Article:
Cup competition to test public's attention span

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A GHOST of a smile played about Mike Atherton's lips as he answered the charge that the rules for this year's World Cup were overly complicated and contrary to natural sporting justice.

Speaking on Carlton TV's The Sports Show, he defended the organisers' decision to allow teams to carry points forward from their opening matches into the second qualifying round on the basis that this rewarded countries playing consistently well from the start.

Whether Atherton actually believes in the wisdom of this was unclear. His true feelings often appeared to be disguised behind an air of faintly ironic detachment, developed, no doubt, by facing years of leading questions from cunning media types. "Oh, so you're asking me that one, are you? Well, you know the answer to that one." Sideways grin, forward defensive stroke. So when the former England captain said he wouldn't quibble too much with the selectors' choice of squad for the World Cup, he managed to imply at the same time that it was at least questionable, if not down right misguided.

To return, however, to the event which got under way at Lord's yesterday. I can quite understand why the thing has to begin with mini-leagues. Many of those present, players and supporters, have travelled a long way for this competition, and to be sent straight back to Kenya or Bangladesh after one outing would be too cruel, not to mention expensive. But then for teams to lug their points onwards to another tier of round-robin games, what kind of petty-minded accounting is that?

Atherton maintained that this system would prevent teams from breezing through the opening stages, safe in the knowledge that they could reserve their main efforts for more meaningful contests later in the competition. No doubt the concept of value for money weighed heavily in the deliberations. But why shouldn't teams be allowed to pace themselves in a major competition? What would we be faced with if the principles adopted in this gargantuan exercise were extended to other sports?

Seb Coe toes the line in the Olympic 1500 metres final and goes on the second gun, giving those who have bust a gut in the heats five seconds' start. Linford Christie settled into his blocks two metres behind the line in the Olympic 100m final, for the same reason. How dare he have come down off his toes 20 metres from the finish? So Seb Coe's double acceleration around the final bend becomes irrelevant; Christie's irresistible surge at 60 metres becomes resistible.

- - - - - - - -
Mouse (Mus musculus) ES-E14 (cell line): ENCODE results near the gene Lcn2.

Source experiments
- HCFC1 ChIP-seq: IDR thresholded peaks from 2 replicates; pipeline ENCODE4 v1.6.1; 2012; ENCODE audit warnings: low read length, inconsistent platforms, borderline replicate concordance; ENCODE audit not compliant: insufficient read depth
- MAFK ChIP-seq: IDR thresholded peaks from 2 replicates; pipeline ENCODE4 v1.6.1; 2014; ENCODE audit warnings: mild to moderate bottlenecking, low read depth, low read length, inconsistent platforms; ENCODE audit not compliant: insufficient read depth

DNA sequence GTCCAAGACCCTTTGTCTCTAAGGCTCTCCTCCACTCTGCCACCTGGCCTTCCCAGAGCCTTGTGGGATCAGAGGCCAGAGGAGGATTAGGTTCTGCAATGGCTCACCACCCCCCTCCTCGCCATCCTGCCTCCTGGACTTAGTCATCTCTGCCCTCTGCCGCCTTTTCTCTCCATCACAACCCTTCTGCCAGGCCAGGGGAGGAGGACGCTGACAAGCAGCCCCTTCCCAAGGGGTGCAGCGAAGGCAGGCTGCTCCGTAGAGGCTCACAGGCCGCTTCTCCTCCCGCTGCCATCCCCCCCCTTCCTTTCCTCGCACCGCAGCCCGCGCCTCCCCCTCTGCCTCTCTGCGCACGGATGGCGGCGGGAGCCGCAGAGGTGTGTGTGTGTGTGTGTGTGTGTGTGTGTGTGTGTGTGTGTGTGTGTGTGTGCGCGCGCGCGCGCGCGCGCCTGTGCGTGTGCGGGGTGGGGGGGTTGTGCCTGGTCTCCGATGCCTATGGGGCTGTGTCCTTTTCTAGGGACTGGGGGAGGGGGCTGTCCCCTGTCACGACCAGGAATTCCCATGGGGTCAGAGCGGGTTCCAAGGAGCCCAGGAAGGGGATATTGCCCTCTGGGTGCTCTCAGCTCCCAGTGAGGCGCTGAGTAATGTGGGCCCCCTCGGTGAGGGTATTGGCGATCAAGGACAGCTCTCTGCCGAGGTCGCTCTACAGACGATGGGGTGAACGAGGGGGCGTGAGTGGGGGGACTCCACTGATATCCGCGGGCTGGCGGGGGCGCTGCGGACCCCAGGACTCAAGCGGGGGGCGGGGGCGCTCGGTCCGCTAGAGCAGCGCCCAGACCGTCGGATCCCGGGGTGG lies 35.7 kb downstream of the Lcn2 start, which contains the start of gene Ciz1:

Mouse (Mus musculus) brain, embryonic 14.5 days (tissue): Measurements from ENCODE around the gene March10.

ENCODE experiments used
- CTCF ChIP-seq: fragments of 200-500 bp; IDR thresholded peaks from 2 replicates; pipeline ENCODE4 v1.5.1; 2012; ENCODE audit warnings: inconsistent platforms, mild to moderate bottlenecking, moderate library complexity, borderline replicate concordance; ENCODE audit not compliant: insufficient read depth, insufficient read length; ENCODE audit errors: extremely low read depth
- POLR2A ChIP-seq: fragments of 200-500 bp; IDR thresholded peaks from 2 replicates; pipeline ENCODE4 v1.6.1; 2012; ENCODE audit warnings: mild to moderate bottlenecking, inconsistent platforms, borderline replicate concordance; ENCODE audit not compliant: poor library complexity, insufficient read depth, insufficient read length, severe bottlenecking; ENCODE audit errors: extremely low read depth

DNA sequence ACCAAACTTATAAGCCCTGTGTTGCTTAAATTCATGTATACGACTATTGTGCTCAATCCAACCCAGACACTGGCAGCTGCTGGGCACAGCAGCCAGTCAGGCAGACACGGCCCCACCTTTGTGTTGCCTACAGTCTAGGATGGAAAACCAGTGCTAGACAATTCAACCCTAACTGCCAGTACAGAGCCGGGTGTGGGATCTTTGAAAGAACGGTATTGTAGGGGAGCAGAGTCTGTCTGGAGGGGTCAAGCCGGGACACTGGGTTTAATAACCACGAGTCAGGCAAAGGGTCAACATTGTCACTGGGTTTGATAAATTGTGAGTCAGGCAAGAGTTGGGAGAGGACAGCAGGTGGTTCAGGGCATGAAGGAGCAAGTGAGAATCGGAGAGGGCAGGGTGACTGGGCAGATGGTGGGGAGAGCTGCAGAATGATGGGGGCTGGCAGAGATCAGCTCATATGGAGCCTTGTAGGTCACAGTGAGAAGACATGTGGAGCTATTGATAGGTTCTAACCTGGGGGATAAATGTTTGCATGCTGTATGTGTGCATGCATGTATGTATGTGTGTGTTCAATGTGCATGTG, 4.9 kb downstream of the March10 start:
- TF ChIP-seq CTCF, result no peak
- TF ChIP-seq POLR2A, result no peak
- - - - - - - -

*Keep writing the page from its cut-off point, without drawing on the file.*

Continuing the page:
Italy do not win the 1982 World Cup. Inspired victories over Brazil, Poland and West Germany in their last three matches never come to pass because their uninspired record in the opening group matches - played three, drawn three, edging Cameroon out by virtue of scoring one more goal - means they start their second round of qualifiers a goal down on their opponents.

What kind of mentality attempts to reward consistency in a cup competition? The whole essence of a cup is knock-out. The whole beauty of a cup is to see players or teams take fire in the way Italy did in Spain 17 years ago.

When Southampton, then of the Second Division, defeated Tommy Docherty's Cavaliers, AKA Manchester United, in the 1976 FA Cup final, their manager, Lawrie McMenemy, stressed that the result did not simply represent a victory for organisation over flair. He pointed to Southampton's own flamboyant operators such as Peter Osgood and Mick Channon. But it was, nevertheless, a staggering defeat for United - who in their turn inflicted a staggering FA Cup final defeat on Liverpool a year later with a winning goal from Lou Macari which spun off his team-mate Jimmy Greenhoff's shoulder.

"You can disregard the FA Cup as a guide to good teams," Macari commented afterwards. He may be right. But the whole point of the competition is not to identify good teams, it is to find a winner. And whether teams triumph through deflected shots, freak conditions or seemingly impossible saves, it is all part of the essential excitement. Whether teams scrape through to the final after being taken to replays by the likes of Hereford United or Woking is immaterial.

As far as this year's Cricket World Cup goes, any sudden flares of inspiration are in danger of being stifled by the fire blanket of the rules. But then this isn't a proper cup. It's a league which finishes with a few play- offs. And by extending the whole shooting match to a duration of six weeks - twice the length of the football World Cup - the ICC is surely in danger of testing the public's attention span beyond its limits.